Menstrual Cycle: Part 2

The Menstrual Cycle Part 2: Hormones and what happens during the cycle 

A summary of the important hormones related to the menstrual cycle, including estrogen, progesterone, luteinising hormone and follicle stimulating hormone. Also learn about what your hormones do throughout your body during different stages of the cycle.


Estrogen is produced in the ovaries, adrenal glands and fat tissues and circulates through the bloodstream. It moves through the body and binds to receptors on cells in the breasts and uterus. Estrogen controls the growth of the uterine lining during the first part of the menstrual cycle, which is the pre-ovulatory phase.

As the follicle develops in the ovary it produces estrogen, which causes the uterine lining to thicken

  • if fertilisation doesn’t occurs, estrogen levels drop quickly and the uterine lining breaks down

  • if fertilisation does occur, estrogen levels continue increase to prevent ovulation from occurring


Progesterone is produced in the ovaries, placenta and adrenal glands. It helps prepare the body for conception and pregnancy, and also encourages growth of milk producing glands if required. Progesterone is crucial in the second half of the menstrual cycle, following the release of the egg (ovulation).

It causes the endometrium to secrete certain proteins during the second part of the cycle to help prepare the uterus for an implanted egg

  • if fertilisation does not occur, progesterone will drop quickly and the endometrium will break down

  • if fertilisation does occur, progesterone is made in the placenta and is kept at high levels throughout the pregnancy to prevent ovulation from occurring

Luteinising hormone

Luteinising hormone (LH) is produced and released in the anterior pituitary gland and is crucial in regulating the ovaries. In weeks 1-2 of the cycle, LH is required to stimulate ovarian follicles in the ovary to produce estrogen. At approximately Day 14 there is a surge in LH which causes the follicle to tear and release an egg (ovulation). In weeks 3-4 of the cycle, the remnants of the follicle form the corpus luteum and LH stimulates the corpus luteum to produce progesterone to support pregnancy if it is required.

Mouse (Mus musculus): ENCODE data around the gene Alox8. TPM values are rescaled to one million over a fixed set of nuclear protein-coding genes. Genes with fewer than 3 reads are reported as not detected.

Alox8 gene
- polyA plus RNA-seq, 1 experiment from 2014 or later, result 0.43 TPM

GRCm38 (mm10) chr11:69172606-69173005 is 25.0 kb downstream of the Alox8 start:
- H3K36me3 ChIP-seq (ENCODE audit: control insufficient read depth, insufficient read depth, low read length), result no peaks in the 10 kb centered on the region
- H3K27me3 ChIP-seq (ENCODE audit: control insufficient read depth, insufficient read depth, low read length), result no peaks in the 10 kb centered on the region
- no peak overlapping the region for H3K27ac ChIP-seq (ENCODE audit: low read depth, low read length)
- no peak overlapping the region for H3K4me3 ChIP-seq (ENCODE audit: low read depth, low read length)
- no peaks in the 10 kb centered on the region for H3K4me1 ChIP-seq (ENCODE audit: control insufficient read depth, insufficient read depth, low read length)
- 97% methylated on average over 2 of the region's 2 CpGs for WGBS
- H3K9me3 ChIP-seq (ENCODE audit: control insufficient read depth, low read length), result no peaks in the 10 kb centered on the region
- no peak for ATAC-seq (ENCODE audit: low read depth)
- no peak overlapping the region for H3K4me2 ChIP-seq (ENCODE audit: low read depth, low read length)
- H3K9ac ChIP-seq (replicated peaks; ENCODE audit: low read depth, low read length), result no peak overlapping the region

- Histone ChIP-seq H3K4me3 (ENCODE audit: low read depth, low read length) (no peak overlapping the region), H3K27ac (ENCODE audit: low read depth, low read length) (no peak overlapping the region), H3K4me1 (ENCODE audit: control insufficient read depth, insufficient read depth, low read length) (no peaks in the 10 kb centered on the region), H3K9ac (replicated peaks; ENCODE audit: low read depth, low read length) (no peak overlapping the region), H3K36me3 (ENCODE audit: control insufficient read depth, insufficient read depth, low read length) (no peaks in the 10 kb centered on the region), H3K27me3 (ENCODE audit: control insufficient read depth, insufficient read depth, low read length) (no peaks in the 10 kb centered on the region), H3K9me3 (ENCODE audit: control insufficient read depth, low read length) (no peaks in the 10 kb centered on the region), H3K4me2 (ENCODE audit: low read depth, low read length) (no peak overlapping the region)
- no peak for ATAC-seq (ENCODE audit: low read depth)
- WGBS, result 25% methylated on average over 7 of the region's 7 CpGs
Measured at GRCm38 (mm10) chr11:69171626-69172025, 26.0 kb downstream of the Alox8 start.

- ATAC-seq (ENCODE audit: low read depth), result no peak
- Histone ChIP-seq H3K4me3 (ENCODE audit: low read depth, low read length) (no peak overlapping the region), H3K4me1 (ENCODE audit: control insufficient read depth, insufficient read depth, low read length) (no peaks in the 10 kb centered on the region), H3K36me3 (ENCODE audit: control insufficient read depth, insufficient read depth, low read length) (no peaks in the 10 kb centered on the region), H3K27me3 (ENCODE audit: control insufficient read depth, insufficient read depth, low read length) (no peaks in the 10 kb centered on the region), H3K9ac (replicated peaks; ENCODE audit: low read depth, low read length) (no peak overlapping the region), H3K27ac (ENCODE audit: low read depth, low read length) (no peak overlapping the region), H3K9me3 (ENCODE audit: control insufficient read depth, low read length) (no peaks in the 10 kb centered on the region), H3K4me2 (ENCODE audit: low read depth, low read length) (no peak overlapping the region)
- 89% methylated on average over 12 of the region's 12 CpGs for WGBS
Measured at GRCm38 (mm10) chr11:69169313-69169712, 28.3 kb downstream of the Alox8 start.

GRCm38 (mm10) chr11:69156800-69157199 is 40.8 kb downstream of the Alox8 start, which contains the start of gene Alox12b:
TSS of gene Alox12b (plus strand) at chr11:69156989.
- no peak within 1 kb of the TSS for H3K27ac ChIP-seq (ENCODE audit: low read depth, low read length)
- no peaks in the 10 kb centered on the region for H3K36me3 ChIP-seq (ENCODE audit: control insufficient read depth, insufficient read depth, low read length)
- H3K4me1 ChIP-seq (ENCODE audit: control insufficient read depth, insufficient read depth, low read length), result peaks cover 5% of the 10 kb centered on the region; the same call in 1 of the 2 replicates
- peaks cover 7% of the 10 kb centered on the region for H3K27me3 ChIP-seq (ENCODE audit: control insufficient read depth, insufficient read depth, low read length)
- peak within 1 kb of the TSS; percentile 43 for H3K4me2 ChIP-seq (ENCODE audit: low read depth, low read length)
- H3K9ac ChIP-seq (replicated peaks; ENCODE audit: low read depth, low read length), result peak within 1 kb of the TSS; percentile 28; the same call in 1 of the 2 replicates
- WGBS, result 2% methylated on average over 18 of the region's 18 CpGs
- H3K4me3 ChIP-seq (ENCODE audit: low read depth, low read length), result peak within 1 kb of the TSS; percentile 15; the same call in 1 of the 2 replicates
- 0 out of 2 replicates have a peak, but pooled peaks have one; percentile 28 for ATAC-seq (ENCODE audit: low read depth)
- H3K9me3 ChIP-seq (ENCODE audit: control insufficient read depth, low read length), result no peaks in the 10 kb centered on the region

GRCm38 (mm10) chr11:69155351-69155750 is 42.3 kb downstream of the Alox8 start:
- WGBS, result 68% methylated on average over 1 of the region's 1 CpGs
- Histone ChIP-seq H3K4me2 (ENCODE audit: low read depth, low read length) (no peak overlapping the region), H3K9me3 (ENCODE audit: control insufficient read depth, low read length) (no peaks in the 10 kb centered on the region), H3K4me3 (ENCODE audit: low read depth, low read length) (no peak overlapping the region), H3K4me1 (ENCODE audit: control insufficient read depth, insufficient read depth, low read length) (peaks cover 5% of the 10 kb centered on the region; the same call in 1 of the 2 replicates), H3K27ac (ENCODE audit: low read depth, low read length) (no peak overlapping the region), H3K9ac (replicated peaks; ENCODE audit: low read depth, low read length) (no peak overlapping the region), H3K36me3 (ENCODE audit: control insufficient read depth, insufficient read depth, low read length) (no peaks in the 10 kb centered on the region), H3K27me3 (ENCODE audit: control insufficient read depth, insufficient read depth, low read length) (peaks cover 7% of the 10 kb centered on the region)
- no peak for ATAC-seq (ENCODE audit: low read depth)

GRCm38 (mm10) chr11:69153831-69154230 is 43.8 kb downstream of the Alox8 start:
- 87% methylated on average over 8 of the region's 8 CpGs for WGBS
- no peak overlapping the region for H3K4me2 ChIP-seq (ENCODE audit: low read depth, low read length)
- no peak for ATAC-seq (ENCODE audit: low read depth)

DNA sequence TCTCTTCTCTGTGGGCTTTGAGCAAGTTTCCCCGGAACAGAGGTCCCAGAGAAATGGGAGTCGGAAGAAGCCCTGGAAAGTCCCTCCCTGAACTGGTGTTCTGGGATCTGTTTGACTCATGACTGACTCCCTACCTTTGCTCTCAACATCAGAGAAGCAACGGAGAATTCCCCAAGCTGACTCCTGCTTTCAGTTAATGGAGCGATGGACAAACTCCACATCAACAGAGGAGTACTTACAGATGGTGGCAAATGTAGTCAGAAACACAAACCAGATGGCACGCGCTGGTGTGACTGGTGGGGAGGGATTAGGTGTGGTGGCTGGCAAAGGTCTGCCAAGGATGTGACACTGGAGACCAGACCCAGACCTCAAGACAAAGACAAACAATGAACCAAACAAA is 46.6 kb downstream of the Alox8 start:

Follicle stimulating hormone

Follicle stimulating hormone (FSH) is produced and released in the anterior pituitary gland, it is essential in the development of a women’s body during puberty and also development of the ovaries. FSH increases estrogen production, which is controlled by the hypothalamic-pituitary-gonadal axis. Towards the end of the menstrual cycle, hormone levels fall which is sensed by the nerve cells in the hypothalamus this sets off a cascade, which produces more FSH and LH. An increase in FSH stimulates follicle growth in the ovary

Day 1-5

  • The amount of estrogen and progesterone drop, this drop in hormones allows the endometrium to begin to shed and menstruation occurs

  • The drop in estrogen and progesterone sets off a cascade and the pituitary begins to create more FSH and LH to stimulate the growth of the new follicle

Day 7

  • By day 7, the endometrium has already rebuilt to roughly 2mm thick

  • One of the follicles in the ovaries outgrows the others and begins to produce a high amount of estrogen

Day 7-12

  • The high levels of estrogen stimulates

  • the uterine lining to proliferate

  • the glands in the cervix to produce mucous

Day 12-13

  • The continual high levels of estrogen act on the anterior pituitary gland, which stimulates LH production

  • The surge in LH stimulates the production of lytic enzymes and prostaglandins in the dominant follicle

Day 14

  • The dominant egg is released when the enzymes create a break in the follicle wall and the prostaglandins stimulate the movement of the egg through the fallopian tube

Day 15-25

  • The corpus luteum is formed from the empty follicle and produces progesterone and estrogen which

  • stimulates the endometrium to secrete nutrients

  • inhibits the pituitary gland from producing more FSH and LH

Day 25-28

  • The corpus luteum dies and the level of progesterone and estrogen to drop which causes

  • the start of the period flow as the endometrium begins to break down

  • the pituitary gland to once again start the production of FSH and LH to ripen up the next group of follicles

I hope this blog gives you some insight into what your hormones do throughout your menstrual cycle! Part 3 of this blog series will delve into some common menstrual related issues, so keep your eyes peeled!

Email us if you have any questions or would like some more information!

Maya, x